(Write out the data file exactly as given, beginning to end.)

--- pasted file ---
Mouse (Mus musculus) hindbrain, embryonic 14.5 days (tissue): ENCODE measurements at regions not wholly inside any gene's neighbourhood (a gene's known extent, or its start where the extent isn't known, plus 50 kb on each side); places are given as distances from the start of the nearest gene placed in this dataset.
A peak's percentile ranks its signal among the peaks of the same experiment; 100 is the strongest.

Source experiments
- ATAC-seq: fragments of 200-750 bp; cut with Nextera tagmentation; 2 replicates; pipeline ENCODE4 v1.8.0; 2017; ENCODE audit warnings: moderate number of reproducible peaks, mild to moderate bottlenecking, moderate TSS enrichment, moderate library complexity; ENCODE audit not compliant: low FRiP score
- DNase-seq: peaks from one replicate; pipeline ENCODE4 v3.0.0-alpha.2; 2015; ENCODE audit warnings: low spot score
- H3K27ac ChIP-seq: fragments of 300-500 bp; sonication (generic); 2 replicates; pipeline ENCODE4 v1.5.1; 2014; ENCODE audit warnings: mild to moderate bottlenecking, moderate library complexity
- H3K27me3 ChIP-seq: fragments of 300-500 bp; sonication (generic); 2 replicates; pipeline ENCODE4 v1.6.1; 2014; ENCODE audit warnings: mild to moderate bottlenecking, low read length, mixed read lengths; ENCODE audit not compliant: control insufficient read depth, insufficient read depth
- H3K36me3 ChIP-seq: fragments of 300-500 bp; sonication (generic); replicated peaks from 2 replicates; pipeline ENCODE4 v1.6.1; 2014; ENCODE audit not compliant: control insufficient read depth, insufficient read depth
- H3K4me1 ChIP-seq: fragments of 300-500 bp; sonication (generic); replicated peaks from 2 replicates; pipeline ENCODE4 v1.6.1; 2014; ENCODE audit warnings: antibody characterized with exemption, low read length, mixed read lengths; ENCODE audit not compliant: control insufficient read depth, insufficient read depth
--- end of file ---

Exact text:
Mouse (Mus musculus) hindbrain, embryonic 14.5 days (tissue): ENCODE measurements at regions not wholly inside any gene's neighbourhood (a gene's known extent, or its start where the extent isn't known, plus 50 kb on each side); places are given as distances from the start of the nearest gene placed in this dataset.
A peak's percentile ranks its signal among the peaks of the same experiment; 100 is the strongest.

Source experiments
- ATAC-seq: fragments of 200-750 bp; cut with Nextera tagmentation; 2 replicates; pipeline ENCODE4 v1.8.0; 2017; ENCODE audit warnings: moderate number of reproducible peaks, mild to moderate bottlenecking, moderate TSS enrichment, moderate library complexity; ENCODE audit not compliant: low FRiP score
- DNase-seq: peaks from one replicate; pipeline ENCODE4 v3.0.0-alpha.2; 2015; ENCODE audit warnings: low spot score
- H3K27ac ChIP-seq: fragments of 300-500 bp; sonication (generic); 2 replicates; pipeline ENCODE4 v1.5.1; 2014; ENCODE audit warnings: mild to moderate bottlenecking, moderate library complexity
- H3K27me3 ChIP-seq: fragments of 300-500 bp; sonication (generic); 2 replicates; pipeline ENCODE4 v1.6.1; 2014; ENCODE audit warnings: mild to moderate bottlenecking, low read length, mixed read lengths; ENCODE audit not compliant: control insufficient read depth, insufficient read depth
- H3K36me3 ChIP-seq: fragments of 300-500 bp; sonication (generic); replicated peaks from 2 replicates; pipeline ENCODE4 v1.6.1; 2014; ENCODE audit not compliant: control insufficient read depth, insufficient read depth
- H3K4me1 ChIP-seq: fragments of 300-500 bp; sonication (generic); replicated peaks from 2 replicates; pipeline ENCODE4 v1.6.1; 2014; ENCODE audit warnings: antibody characterized with exemption, low read length, mixed read lengths; ENCODE audit not compliant: control insufficient read depth, insufficient read depth